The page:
8. explain the differences between innate and specific immunity and describe the range of effector mechanisms
9. describe the structure of antibodies, T cell receptors and MHC molecules and explain how these molecules bind antigen
10. describe the basic structure of viruses and how they replicate
11. appreciate the diversity of viruses and their hosts
12. describe examples of viruses that infect plants, insects and humans
1. Students will be able to demonstrate basic microbiological, virological and immunological techniques
2. Students will be able to interpret simple experimental data
3. Students will have experienced working in groups, and distilling and presenting information in oral and written form
|Graduate Skills Framework Applicable:||Yes|
|Guided Independent Study||Assessment preparation and completion||1||1:00||1:00||Formative class tests|
|Scheduled Learning And Teaching Activities||Lecture||30||1:00||30:00||N/A|
|Scheduled Learning And Teaching Activities||Practical||3||3:00||9:00||N/A|
|Scheduled Learning And Teaching Activities||Small group teaching||3||1:00||3:00||Seminars|
|Guided Independent Study||Independent study||1||157:00||157:00||N/A|
1. Lectures will define the scope of the course and communicate basic knowledge as a basis for further study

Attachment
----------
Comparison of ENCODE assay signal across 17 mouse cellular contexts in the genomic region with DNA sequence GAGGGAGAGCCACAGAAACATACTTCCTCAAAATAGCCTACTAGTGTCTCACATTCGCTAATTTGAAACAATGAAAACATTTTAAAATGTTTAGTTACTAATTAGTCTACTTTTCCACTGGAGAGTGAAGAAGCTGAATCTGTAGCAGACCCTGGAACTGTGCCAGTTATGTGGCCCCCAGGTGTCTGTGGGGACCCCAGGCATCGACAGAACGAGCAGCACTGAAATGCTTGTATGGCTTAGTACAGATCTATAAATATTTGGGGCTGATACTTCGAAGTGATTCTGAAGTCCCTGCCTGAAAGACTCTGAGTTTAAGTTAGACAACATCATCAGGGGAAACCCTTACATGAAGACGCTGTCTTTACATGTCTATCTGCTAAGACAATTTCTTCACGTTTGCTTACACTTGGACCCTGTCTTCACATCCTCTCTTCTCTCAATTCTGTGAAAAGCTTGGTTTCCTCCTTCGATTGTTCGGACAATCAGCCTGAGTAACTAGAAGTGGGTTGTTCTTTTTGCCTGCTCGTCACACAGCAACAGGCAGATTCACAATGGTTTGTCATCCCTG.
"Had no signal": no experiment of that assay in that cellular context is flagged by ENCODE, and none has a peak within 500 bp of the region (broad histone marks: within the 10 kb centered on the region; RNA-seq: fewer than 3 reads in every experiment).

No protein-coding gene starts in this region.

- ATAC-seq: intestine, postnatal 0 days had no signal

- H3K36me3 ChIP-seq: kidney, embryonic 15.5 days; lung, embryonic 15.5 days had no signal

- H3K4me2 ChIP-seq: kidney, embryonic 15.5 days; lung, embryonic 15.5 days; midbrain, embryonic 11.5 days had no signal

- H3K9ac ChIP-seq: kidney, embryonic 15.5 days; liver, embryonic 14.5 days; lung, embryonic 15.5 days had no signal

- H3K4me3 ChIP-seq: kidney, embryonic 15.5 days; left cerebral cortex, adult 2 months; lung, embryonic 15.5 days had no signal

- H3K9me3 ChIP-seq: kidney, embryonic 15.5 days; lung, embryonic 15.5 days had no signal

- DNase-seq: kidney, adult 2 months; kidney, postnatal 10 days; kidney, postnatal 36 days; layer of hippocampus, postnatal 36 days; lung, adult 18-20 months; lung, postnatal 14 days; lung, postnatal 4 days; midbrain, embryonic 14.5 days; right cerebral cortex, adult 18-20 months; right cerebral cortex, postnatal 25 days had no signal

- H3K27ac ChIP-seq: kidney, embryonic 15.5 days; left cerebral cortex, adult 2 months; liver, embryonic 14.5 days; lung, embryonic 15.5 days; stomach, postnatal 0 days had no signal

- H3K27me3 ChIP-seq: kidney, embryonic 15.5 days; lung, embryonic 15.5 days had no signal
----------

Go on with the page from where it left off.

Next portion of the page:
2. Seminars will encourage students to apply their knowledge to solve problems
3. Seminars will also develop team-working skills, inter-personal communication, oral and written presentation skills and introduce students to researching information from a variety of sources
The format of resits will be determined by the Board of Examiners
|Written Examination||90||2||A||90||EMI format: 25-30 questions|
|Module Code||Module Title||Semester||Comment|
|2||EMI format 25-30 questions|
|Practical/lab report||2||M||10||In-course written and online worksheets assessing cell biology, genetics and biochemistry practical strands, short answer questions.|
|Computer assessment||2||M||A mid-semester EMI (formative), 25-30 questions, will be provided to students under exam conditions.|
The end of semester examination assesses knowledge and understanding of the course material.
Practical reports will test the students knowledge and understanding of practical techniques, ability to record and analyse biological data and ability to carry out scientific calculations. The formative EMI questions will help students assess their knowledge and understanding of course material as well as familiarise students with the format of an EMI exam.
Original Handbook text:
Note: The Module Catalogue now reflects module information relating to academic year 13/14. Please contact your School Office if you require module information for a previous academic year.
Disclaimer: The University will use all reasonable endeavours to deliver modules in accordance with the descriptions set out in this catalogue. Every effort has been made to ensure the accuracy of the information, however, the University reserves the right to introduce changes to the information given including the addition, withdrawal or restructuring of modules if it considers such action to be necessary.